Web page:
Heterogeneity of Taiwan's indigenous population: possible relation to prehistoric Mongoloid dispersals

Citation
M. Lin et al., Heterogeneity of Taiwan's indigenous population: possible relation to prehistoric Mongoloid dispersals, TISSUE ANTI, 55(1), 2000, pp. 1-9
Citations number
27
Language
INGLESE
art.tipo
Article
Categorie Soggetti
Medical Research Diagnosis & Treatment
Journal title
TISSUE ANTIGENS
ISSN journal
0001-2815 → ACNP
Volume
55
Issue
1
Year of publication
2000
Pages
1 - 9
Database
ISI
SICI code
0001-2815(200001)55:1<1:HOTIPP>2.0.ZU;2-0
Abstract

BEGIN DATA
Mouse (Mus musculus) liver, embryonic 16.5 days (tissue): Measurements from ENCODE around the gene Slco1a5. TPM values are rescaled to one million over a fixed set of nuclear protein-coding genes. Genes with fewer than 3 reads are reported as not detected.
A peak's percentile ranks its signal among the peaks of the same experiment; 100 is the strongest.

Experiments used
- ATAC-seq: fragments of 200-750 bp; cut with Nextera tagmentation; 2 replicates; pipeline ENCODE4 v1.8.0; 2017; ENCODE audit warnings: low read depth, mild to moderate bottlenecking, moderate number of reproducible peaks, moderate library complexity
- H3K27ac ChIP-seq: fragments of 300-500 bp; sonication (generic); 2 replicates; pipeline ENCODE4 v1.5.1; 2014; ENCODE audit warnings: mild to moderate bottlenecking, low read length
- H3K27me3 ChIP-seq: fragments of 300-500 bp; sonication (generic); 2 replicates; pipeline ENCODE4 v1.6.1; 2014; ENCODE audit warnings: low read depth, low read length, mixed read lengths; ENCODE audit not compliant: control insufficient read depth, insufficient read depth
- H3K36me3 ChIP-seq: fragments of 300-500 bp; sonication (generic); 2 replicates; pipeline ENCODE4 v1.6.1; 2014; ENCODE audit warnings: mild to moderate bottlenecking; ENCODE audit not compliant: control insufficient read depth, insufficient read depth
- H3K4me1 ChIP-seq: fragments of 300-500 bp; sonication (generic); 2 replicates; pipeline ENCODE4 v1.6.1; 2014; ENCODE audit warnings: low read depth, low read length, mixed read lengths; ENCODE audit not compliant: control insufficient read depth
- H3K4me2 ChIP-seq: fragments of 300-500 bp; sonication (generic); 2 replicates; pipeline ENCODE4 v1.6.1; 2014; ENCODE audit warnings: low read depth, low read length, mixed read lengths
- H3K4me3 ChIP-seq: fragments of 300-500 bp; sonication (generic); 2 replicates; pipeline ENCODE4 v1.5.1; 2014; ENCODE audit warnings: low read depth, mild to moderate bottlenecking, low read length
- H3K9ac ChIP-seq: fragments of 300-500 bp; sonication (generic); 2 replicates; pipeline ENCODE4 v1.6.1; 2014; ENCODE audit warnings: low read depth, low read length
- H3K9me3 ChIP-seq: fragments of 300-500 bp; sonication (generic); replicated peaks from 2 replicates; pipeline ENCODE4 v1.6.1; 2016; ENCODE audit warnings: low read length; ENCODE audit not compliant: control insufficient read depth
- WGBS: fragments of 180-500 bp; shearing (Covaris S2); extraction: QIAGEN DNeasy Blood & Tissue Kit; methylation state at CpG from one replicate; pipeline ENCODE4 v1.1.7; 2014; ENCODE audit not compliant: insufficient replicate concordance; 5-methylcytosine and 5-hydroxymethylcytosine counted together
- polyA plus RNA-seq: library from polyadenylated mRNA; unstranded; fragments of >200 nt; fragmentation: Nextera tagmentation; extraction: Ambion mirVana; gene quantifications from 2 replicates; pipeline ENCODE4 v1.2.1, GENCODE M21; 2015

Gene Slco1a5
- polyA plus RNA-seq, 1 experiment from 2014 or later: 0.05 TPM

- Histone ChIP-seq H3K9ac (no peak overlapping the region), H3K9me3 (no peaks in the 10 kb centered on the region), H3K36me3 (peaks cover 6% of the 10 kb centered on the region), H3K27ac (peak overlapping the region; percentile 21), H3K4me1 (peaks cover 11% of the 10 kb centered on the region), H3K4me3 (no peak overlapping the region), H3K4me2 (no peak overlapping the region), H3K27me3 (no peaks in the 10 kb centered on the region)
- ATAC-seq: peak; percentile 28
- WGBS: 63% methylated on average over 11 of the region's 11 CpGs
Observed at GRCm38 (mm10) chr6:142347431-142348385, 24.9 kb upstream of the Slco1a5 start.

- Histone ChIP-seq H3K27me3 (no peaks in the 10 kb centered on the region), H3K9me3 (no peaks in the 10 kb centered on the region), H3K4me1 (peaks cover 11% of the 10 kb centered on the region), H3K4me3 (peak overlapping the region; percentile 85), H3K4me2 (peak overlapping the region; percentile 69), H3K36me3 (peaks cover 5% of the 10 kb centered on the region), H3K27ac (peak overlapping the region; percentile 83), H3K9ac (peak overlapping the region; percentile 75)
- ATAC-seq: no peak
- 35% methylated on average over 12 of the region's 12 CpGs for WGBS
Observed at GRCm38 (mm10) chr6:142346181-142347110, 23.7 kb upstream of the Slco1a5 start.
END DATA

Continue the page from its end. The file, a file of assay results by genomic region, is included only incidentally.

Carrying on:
Taiwan's 9 indigenous tribes (Tsou, Bunun, Paiwan, Rukai, Atayal, Saisiat, Ami, Puyuma, Yami) are highly homogeneous within each tribe, but diversifie d among the different tribes due to long-term isolation, most probably sinc e Taiwan became an island about 12,000 years ago. Homogeneity of each tribe is evidenced by many HLA-A,B,C alleles having the world's highest ever rep orted frequencies, e.g. A24 (86.3%), A26 (18.8%), Cw10 (36.8%), Cw7 (66%), Cw8 (32.1%), B13 (27.9%), B62 (37.4%), B75 (18%) B39 (53.5%), B60 (33.3%), and B48 (24%). Also, all of these tribes have HLA class I haplotype frequen cies greater than 10%, with A24-Cw7- Research Laboratory, B39 in Saisiat (4 4.5%) being the highest, suggesting Taiwan's indigenous tribes are probably the most homogeneous ( the "purest") population in the world, A24-Cw8-B48, A24-Cw10-B60 and A24-Cw9-B61 found common to many Taiwan indigenous tribes , have also been observed in Maori, Papua New Guinea Highlanders, Orochons, Mongolians, Inuit, Japanese, Man, Buryat, Yakut, Tlingit, Tibetans and Tha is. These findings suggest Taiwan's indigenous groups are more or less gene tically related to both northern and southern Asians. Principal component a nalysis and the phylogenetic tree (using the neighbor-joining method) showe d close relationship between the indigenous groups and Oceanians. This rela tionship supports the hypothesis that Taiwan was probably on the route of p rehistoric Mongoloid dispersals that most likely took place along the coast al lowland of the Asian continent (which is under the sea today). Cultural anthropology also suggests a relationship between Taiwan's indigenous tribe s and southern Asians and to a lesser extent, northern Asians. However, the indigenous groups show little genetic relationship to current southern and northern Han Chinese.